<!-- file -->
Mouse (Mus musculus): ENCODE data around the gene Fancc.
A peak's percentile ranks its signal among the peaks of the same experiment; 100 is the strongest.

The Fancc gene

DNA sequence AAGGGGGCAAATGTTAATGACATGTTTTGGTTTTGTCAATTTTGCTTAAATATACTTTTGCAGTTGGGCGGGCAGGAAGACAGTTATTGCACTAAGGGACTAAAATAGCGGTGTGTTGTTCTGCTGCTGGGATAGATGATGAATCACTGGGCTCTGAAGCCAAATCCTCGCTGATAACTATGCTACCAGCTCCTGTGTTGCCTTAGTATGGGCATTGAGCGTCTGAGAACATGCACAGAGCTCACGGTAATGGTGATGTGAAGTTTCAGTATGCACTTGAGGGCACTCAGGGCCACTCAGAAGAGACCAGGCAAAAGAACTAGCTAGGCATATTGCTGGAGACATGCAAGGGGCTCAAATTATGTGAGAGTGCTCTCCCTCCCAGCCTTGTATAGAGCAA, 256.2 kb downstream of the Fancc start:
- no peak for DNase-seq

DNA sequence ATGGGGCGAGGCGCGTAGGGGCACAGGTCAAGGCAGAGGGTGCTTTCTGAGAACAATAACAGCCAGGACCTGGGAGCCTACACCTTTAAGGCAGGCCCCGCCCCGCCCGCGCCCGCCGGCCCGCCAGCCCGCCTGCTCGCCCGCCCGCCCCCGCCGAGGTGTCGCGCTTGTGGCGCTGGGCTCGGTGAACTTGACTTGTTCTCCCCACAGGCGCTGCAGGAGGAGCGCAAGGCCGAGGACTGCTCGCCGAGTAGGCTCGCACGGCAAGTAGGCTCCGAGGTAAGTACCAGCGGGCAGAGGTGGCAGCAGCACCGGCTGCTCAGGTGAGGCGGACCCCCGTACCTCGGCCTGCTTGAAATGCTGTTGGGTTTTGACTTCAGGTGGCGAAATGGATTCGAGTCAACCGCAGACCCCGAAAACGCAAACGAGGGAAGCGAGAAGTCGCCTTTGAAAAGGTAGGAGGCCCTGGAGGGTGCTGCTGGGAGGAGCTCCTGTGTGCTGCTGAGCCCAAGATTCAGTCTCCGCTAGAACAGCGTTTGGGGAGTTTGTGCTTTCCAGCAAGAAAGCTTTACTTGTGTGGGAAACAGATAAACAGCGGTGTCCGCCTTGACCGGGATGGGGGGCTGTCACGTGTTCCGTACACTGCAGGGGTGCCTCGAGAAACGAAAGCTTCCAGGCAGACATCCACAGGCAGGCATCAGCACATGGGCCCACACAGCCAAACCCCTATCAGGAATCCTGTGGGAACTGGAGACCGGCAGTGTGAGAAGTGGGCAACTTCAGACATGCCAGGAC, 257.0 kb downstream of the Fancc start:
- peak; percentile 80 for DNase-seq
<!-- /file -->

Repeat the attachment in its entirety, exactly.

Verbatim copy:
Mouse (Mus musculus): ENCODE data around the gene Fancc.
A peak's percentile ranks its signal among the peaks of the same experiment; 100 is the strongest.

The Fancc gene

DNA sequence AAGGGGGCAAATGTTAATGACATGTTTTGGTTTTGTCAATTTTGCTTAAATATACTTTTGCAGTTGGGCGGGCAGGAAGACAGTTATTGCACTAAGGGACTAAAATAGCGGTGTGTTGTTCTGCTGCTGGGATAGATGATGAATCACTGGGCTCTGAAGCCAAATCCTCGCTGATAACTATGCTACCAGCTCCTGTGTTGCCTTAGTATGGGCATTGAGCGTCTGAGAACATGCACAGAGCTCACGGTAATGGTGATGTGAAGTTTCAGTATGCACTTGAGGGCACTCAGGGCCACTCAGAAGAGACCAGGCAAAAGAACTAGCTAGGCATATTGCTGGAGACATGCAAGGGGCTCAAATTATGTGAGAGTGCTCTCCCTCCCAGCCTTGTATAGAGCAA, 256.2 kb downstream of the Fancc start:
- no peak for DNase-seq

DNA sequence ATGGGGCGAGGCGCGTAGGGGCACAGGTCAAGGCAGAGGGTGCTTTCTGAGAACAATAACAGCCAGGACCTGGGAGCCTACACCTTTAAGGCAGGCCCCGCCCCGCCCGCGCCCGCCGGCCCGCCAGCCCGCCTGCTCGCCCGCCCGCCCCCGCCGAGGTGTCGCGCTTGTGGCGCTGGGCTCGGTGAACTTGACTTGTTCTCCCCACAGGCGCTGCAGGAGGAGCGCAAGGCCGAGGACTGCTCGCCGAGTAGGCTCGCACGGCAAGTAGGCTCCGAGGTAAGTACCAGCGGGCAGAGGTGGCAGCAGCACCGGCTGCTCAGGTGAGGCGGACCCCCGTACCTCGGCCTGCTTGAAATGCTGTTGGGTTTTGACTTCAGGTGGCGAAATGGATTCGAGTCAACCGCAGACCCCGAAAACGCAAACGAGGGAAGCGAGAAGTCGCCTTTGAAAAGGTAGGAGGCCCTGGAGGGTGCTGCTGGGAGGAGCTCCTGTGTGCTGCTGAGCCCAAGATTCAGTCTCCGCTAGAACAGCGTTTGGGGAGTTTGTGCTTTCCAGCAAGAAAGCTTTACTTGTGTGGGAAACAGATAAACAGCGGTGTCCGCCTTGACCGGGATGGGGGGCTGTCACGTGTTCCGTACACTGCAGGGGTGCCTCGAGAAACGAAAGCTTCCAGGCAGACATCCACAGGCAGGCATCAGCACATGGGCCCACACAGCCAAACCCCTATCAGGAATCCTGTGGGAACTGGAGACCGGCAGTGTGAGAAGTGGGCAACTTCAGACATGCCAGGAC, 257.0 kb downstream of the Fancc start:
- peak; percentile 80 for DNase-seq